Bauhaus-Universität Weimar

E. H. Tuttle. 
I. General principles. 
In order to discuss speech sounds in a concise and intelligible manner, 
we must represent them by signs of fairly definite meaning. Ordinary 
orthography will not do for this purpose, since in nearly every language 
there is more or less of irregularity in the relation of spoken words to 
their written forms. Thus, in English, groups of letters are often used 
for simple sounds, and conversely ; ‘ rough ’ = ‘ ruff, ’ ‘ sword ’ = 
‘soared,’ ‘phlox’ = ‘flocks.’ In German ‘wird’ = ‘ wirt(h)/ 
‘ stadt ’ = ‘ statt,’ ‘ viel ’ = ‘ fiel,’ ‘ feld ’ = ‘ fällt,’ ‘ so(o)le ’ = ‘ sohle,’ 
—z rimes with—ds, —ts, etc. In French ‘ car’ = ‘ quart, ’ ‘sansr 
= ‘ sang ’ = ‘ sens ’ = ‘ sent ’ = ‘ cent,’ ‘ saoul ’ = ‘ sous ’ = ‘ soue,’ 
‘ ceins ’ = ‘ ceint ’ = ‘ cinq ’ = ‘ sain ’ = ‘ saint ’ = ‘ sein ’ = ‘ seing,r 
‘souhait’ = ‘soi.’ In Italian half the letters of the alphabet are used 
in two or more different manners. 
It is evident that we need for scientific purposes a sign system free 
from such serious faults as these. It should, however, be kept in mind 
that to construct and employ a mathematically exact system would be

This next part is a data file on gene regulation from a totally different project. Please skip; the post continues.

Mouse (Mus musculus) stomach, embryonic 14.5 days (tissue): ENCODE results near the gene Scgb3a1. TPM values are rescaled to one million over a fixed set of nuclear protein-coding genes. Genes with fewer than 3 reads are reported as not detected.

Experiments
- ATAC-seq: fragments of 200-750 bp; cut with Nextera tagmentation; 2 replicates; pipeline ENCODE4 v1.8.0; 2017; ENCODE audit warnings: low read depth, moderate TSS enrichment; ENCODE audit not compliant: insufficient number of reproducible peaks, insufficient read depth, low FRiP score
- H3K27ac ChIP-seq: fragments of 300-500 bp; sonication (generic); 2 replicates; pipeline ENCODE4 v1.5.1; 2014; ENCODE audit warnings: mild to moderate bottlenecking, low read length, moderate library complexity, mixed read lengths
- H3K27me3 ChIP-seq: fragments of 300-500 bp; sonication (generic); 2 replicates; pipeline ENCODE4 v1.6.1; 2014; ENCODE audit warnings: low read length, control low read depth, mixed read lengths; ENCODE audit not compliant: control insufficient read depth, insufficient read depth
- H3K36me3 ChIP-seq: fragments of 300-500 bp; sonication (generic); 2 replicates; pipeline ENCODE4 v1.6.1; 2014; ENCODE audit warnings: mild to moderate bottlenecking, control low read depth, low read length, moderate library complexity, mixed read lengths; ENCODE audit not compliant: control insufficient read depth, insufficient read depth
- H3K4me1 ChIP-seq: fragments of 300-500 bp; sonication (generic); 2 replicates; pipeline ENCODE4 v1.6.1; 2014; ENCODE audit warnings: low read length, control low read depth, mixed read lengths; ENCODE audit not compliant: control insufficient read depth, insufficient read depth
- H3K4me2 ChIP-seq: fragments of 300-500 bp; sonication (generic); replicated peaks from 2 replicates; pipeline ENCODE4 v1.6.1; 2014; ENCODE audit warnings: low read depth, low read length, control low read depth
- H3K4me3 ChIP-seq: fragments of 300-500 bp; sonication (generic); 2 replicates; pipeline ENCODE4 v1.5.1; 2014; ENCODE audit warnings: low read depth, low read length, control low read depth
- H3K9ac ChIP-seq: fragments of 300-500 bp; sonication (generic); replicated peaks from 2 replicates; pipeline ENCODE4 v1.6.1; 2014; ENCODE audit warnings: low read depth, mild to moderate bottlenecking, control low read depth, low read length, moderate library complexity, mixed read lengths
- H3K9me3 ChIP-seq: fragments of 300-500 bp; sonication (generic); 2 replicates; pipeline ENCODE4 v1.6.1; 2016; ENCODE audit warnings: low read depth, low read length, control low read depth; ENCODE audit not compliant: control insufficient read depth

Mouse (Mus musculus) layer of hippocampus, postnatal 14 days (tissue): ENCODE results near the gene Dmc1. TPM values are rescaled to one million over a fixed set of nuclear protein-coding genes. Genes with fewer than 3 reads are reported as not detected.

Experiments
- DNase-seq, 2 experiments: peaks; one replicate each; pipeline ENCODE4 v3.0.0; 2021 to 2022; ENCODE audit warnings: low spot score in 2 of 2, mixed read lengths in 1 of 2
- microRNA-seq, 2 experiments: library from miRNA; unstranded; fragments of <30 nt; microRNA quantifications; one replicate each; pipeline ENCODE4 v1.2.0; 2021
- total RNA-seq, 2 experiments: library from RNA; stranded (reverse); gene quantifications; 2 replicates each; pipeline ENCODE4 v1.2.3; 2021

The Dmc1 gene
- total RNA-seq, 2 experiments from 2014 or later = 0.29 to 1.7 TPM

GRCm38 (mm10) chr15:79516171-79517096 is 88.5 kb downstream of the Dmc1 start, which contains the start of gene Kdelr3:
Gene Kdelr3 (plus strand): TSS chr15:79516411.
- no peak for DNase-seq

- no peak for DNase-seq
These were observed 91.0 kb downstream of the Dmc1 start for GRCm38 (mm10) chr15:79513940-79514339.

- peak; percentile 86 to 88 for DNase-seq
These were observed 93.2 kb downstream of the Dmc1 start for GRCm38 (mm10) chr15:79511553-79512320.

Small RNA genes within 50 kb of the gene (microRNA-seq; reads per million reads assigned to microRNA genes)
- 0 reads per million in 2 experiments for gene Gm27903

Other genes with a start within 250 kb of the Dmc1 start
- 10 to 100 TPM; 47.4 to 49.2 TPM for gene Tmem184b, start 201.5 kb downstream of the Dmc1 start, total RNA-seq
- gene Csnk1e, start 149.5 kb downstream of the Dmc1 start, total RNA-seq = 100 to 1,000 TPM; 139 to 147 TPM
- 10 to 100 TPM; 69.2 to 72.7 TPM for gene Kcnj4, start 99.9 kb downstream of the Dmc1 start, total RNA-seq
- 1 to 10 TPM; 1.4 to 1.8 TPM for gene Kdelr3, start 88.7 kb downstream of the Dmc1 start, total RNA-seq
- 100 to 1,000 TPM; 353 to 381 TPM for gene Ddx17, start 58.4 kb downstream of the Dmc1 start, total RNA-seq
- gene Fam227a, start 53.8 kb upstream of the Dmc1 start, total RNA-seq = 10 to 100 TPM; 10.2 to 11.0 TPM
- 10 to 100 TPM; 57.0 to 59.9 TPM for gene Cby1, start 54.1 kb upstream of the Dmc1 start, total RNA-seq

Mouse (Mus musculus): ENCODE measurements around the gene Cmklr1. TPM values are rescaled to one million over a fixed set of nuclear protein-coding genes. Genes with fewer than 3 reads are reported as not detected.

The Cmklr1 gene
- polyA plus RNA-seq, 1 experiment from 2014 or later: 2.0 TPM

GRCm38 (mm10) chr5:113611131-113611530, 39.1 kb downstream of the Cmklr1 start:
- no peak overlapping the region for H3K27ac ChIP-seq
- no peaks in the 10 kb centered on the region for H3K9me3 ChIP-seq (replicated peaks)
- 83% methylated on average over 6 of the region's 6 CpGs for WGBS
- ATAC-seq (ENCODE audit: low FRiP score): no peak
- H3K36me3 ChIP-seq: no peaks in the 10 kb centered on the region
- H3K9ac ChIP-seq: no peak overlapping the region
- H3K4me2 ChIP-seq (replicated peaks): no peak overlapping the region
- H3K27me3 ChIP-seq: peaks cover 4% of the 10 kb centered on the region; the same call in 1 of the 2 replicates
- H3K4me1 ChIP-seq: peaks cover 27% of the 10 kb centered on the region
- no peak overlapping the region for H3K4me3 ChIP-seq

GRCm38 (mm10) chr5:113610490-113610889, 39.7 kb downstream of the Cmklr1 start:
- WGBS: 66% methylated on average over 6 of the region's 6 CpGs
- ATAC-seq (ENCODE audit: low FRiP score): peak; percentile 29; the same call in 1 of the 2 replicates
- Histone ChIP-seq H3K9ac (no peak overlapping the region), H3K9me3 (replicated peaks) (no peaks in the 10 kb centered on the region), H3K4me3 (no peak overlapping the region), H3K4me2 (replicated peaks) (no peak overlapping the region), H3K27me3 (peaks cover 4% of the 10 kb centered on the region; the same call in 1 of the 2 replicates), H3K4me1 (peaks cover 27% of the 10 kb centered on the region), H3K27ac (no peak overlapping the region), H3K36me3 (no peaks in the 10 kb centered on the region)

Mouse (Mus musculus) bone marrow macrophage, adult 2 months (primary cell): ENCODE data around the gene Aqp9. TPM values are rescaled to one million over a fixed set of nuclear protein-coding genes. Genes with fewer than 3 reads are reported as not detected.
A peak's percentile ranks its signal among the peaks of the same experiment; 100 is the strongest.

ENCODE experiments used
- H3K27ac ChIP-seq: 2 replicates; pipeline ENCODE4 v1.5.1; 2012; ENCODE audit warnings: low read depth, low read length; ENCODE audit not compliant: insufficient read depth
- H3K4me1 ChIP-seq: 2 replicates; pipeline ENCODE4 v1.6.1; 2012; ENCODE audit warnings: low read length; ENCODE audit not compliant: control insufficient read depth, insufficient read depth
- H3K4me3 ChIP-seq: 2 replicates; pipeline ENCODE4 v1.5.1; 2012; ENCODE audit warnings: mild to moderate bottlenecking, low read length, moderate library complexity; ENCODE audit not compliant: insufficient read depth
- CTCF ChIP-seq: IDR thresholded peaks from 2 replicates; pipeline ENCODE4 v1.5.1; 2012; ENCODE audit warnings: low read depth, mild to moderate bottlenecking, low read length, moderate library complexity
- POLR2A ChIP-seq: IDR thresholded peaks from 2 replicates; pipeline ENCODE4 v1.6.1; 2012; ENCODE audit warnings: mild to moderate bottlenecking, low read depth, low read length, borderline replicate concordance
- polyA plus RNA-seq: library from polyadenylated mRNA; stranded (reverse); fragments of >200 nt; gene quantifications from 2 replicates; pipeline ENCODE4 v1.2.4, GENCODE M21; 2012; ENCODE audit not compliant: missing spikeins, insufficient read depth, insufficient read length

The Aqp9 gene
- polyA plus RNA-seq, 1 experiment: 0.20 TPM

practically impossible, because of the linguistic and physiological differ¬ 
ences between individuals.1 Many of the phonetic symbols used here 
must therefore be understood as representing groups of slightly different 
articulations, sounds or properties.2 
One of the first points to be considered is how to distinguish phonetic 
letters from orthographic ones. Many writers, overlooking the impor¬ 
tance of this consideration, make no distinction between orthographic 
and phonetic spelling, with the result that their work is sometimes unin¬ 
telligible, or, worse yet, misleading. Thus, when a French writer speaks- 
1 The formula system of representing sounds is evidently intended as an approach to 
mathematical accuracy, but can hardly be called a phonetic transcription in the proper 
sense of the term ; it is rather a description in a sort of physiological shorthand. (JES- 
persen, Fonetik, Köbenhavn 1897-1899.) 
2 The fact that speech does not consist of a series of adjacent sounds independent of 
one another, as implied by an alphabetic representation, will be left out of account here. 


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